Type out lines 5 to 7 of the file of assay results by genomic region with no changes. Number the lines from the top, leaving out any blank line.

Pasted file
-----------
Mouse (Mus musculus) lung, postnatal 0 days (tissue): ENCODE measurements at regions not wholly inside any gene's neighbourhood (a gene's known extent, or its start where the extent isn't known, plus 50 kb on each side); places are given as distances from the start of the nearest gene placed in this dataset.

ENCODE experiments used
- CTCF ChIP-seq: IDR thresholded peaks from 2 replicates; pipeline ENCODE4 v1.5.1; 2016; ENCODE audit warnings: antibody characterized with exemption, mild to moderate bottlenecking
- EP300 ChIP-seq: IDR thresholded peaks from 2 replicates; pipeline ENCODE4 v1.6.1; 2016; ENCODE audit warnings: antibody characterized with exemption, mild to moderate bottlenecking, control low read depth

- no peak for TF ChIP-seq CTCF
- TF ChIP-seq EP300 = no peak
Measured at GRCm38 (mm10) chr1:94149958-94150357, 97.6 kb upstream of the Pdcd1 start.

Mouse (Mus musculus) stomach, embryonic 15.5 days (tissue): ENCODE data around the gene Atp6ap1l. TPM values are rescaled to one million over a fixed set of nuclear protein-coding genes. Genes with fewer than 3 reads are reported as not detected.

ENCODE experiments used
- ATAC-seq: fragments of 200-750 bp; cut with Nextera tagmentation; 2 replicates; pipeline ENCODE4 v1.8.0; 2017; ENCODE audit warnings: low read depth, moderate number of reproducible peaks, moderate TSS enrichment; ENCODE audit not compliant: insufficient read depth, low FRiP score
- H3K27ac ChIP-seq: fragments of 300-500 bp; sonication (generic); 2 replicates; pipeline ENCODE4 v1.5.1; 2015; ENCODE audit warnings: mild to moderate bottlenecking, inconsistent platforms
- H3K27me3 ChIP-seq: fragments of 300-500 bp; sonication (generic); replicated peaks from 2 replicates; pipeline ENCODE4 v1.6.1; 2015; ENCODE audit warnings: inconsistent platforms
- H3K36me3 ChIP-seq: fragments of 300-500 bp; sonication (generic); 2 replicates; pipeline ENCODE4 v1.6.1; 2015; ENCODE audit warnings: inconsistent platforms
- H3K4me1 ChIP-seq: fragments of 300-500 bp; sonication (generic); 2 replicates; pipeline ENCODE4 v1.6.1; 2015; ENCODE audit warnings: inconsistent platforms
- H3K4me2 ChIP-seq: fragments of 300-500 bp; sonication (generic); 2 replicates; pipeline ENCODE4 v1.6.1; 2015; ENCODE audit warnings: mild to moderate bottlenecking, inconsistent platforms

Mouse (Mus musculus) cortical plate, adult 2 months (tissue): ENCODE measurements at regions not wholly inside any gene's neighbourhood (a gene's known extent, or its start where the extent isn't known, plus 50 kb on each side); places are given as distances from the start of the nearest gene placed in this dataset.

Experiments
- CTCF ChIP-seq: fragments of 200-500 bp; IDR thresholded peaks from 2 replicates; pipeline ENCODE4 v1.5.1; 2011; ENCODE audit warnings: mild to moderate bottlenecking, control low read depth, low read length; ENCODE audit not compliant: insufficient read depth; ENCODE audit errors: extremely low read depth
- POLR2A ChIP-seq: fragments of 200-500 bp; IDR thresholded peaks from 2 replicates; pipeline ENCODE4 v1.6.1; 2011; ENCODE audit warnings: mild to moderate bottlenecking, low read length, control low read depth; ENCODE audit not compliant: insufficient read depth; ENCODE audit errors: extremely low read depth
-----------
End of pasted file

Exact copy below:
- no peak for TF ChIP-seq CTCF
- TF ChIP-seq EP300 = no peak
Measured at GRCm38 (mm10) chr1:94149958-94150357, 97.6 kb upstream of the Pdcd1 start.